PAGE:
Pew Survey: Majority of Mormons Lean Republican; Half Cite Discrimination Against Their Faith
With Mitt Romney’s Mormon faith often under the microscope, a new survey to be released Thursday finds that most Mormons feel they are misunderstood, discriminated against and not accepted by Americans as part of mainstream society.
In a survey by the Pew Research Center’s Forum on Religion & Public Life, a majority of Mormons cite misperceptions about their faith, discrimination and lack of acceptance as the biggest challenges facing them. Two-thirds, or 68 percent, feel they are not viewed as mainstream by society, while six in 10 say that Americans in general are uninformed about the Mormon faith. Nearly half of those polled, about 46 percent, say there is “a lot” of discrimination against their faith, while 54 percent feel that Mormons’ portrayal in television and movies hurts their image.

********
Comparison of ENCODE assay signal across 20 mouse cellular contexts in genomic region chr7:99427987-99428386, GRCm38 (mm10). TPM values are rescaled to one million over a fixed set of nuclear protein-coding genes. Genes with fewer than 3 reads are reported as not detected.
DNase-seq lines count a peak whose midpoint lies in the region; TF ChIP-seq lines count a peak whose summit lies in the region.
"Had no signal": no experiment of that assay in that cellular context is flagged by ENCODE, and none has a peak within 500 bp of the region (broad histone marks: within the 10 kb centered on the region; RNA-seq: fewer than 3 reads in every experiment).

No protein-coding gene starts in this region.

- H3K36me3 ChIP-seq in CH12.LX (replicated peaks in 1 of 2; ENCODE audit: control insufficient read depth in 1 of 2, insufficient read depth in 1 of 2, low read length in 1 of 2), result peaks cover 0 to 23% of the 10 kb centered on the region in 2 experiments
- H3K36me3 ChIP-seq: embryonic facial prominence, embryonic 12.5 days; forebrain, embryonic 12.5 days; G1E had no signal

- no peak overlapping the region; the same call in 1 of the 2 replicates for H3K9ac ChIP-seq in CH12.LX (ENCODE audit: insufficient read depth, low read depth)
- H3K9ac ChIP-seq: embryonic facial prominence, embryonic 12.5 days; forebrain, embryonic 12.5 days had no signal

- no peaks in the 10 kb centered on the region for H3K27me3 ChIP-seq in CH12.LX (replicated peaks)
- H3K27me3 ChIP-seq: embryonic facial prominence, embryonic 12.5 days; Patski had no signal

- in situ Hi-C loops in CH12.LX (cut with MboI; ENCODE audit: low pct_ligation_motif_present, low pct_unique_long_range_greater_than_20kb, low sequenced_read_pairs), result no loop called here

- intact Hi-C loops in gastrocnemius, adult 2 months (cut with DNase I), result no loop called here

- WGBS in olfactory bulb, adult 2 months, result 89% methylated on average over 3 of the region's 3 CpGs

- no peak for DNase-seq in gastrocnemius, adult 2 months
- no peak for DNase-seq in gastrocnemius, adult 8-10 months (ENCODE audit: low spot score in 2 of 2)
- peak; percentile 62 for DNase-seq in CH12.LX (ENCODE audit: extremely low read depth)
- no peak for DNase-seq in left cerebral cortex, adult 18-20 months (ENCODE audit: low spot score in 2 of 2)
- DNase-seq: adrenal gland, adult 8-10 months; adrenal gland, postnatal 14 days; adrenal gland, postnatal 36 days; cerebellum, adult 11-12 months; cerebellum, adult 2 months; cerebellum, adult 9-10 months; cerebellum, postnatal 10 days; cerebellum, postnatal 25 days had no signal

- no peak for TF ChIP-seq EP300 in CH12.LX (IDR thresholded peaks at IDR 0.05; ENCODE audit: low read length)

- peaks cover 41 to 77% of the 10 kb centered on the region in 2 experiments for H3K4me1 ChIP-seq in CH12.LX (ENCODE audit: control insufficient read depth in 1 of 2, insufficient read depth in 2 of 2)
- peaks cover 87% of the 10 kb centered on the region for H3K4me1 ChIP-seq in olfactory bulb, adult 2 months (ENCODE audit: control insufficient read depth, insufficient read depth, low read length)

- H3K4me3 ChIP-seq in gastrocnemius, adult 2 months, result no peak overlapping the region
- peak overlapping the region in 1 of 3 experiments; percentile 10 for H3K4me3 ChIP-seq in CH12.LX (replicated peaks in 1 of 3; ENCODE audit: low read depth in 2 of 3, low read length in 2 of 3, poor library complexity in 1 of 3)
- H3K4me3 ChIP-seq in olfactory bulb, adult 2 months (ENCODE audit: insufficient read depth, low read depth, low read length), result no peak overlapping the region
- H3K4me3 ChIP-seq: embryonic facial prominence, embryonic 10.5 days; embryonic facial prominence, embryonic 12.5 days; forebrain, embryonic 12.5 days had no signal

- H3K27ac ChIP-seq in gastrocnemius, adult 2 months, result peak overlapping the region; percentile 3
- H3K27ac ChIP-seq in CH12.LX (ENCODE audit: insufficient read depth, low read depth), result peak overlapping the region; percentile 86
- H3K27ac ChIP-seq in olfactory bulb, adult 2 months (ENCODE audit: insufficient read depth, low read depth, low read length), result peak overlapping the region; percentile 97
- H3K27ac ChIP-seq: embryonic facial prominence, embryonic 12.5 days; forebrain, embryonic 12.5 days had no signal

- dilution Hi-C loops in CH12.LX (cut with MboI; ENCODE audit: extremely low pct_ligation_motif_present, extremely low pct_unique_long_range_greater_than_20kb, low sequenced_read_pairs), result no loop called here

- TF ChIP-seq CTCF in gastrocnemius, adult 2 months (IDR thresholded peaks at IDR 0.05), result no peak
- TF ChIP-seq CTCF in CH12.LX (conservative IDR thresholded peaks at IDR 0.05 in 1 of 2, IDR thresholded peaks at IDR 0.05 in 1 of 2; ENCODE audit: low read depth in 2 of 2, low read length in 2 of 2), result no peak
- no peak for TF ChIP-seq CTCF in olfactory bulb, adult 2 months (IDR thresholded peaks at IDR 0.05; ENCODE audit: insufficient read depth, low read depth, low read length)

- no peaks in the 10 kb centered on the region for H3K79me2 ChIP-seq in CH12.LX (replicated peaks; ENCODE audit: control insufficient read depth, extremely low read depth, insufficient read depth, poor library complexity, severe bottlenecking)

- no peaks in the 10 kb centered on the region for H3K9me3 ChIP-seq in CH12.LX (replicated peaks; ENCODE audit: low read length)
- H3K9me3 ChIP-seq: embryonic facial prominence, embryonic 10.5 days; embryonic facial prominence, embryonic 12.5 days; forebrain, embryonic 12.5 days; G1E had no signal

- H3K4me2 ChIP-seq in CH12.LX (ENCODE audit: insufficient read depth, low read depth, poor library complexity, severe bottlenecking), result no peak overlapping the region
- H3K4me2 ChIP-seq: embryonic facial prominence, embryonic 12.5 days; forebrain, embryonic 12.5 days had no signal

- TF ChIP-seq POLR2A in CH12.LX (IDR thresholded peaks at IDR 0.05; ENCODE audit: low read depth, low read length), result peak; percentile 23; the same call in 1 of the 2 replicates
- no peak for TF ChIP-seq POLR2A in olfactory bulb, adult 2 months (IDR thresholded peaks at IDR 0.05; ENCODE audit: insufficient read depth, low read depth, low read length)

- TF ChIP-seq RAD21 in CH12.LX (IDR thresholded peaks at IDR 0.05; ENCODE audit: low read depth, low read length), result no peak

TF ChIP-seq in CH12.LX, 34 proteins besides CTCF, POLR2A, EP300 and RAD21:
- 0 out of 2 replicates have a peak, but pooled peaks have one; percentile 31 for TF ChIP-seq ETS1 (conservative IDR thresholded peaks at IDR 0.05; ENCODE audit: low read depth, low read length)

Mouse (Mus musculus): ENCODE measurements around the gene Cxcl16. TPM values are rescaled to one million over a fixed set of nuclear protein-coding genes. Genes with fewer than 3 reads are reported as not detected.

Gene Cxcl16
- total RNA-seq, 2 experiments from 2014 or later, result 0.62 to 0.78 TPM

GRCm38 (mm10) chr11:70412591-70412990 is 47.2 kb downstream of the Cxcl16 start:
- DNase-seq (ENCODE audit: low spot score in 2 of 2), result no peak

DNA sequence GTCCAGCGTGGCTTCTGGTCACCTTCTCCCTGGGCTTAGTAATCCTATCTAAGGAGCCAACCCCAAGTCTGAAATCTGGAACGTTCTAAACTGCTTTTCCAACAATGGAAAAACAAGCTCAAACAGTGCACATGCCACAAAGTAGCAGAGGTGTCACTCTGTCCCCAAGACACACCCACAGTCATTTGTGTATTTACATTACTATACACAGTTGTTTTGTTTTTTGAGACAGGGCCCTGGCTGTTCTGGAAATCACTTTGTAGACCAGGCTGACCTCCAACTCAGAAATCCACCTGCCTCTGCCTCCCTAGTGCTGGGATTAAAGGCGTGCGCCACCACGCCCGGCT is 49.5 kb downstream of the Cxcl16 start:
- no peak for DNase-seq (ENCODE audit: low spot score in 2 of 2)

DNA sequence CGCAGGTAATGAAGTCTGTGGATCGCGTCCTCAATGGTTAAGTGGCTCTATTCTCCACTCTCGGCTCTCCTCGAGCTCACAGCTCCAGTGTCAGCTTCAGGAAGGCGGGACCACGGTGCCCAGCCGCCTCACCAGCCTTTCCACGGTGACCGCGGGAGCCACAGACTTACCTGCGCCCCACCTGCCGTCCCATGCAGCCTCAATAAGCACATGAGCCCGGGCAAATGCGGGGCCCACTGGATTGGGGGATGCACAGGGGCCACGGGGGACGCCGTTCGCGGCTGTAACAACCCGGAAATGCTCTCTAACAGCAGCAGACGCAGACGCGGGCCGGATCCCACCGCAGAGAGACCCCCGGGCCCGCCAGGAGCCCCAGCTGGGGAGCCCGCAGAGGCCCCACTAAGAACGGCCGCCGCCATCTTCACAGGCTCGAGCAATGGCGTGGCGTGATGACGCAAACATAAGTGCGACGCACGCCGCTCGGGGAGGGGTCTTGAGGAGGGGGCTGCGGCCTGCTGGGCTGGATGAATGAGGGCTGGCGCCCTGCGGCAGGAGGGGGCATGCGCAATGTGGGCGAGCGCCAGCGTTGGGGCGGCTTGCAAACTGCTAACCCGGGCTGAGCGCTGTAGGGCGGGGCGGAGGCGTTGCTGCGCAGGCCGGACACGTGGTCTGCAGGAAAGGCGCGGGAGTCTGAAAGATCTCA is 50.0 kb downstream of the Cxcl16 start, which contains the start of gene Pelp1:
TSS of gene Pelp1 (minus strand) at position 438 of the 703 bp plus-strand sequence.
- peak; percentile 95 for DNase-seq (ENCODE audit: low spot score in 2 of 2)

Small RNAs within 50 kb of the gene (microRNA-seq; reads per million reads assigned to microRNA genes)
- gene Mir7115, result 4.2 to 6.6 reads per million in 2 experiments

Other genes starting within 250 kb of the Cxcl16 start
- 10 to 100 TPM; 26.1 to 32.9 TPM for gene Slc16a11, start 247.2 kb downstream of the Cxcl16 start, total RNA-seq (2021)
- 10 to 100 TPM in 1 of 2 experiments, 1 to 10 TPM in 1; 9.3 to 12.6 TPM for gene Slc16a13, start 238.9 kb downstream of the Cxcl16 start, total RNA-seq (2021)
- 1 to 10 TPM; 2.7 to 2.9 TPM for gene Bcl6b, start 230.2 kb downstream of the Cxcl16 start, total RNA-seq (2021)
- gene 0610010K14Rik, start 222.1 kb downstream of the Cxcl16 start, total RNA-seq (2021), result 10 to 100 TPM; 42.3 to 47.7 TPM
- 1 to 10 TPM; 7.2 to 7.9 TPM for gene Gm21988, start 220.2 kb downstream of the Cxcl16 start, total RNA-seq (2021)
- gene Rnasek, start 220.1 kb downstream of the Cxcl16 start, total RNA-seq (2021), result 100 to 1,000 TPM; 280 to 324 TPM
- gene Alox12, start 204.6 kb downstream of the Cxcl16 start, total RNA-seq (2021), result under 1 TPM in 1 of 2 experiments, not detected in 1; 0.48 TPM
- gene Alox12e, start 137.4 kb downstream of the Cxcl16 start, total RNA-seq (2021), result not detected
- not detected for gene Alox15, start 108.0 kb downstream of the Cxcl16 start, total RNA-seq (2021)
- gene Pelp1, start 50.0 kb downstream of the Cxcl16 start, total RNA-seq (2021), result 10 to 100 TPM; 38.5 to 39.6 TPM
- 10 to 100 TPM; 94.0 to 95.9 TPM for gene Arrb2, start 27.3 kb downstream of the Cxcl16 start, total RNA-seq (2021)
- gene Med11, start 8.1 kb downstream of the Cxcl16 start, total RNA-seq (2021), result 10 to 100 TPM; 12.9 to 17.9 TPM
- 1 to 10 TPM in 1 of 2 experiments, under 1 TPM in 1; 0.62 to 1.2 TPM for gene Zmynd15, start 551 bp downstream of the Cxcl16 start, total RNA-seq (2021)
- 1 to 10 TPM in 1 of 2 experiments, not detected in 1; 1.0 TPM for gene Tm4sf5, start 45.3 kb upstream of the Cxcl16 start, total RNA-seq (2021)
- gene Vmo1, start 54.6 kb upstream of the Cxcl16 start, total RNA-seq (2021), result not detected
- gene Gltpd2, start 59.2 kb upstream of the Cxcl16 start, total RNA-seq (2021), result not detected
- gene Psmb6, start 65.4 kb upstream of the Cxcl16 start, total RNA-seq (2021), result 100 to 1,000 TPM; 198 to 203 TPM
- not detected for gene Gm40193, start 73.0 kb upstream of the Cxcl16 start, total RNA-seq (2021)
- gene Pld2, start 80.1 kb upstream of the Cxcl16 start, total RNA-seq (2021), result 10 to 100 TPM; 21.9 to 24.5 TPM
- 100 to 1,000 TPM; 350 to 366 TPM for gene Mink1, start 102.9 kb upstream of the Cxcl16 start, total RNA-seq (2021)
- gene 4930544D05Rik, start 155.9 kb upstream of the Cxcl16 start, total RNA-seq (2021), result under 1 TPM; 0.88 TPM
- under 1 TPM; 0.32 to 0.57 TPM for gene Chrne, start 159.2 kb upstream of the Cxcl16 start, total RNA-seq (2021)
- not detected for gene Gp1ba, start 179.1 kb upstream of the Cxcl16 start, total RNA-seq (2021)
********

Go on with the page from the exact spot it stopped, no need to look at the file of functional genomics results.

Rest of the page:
Evangelical Christians particularly are singled out by Mormons as the group that is unfriendly toward them. In a previous Pew poll, roughly half of evangelical Christians said Mormonism is not a Christian religion, higher than the national average of 32 percent who feel that way.
At the same time, members of the Church of Jesus Christ of Latter-day Saints express optimism about the future, with 63 percent saying that acceptance of their faith is on the rise.
Amid questions about his faith, one point that Romney has repeatedly made on the campaign trail is that he is a Christian, a sentiment that is echoed in the survey. An overwhelming 97 percent of Mormons describe themselves as Christians.
But the survey finds that a number of Mormon tenets are distinct from other Christian traditions. More than 90 percent of Mormons surveyed said they believe that God and Jesus Christ are separate physical beings, that the Book of Mormon was written by ancient prophets, that the president of their church is a prophet of God, and that families can be bound together eternally in Mormon temple ceremonies.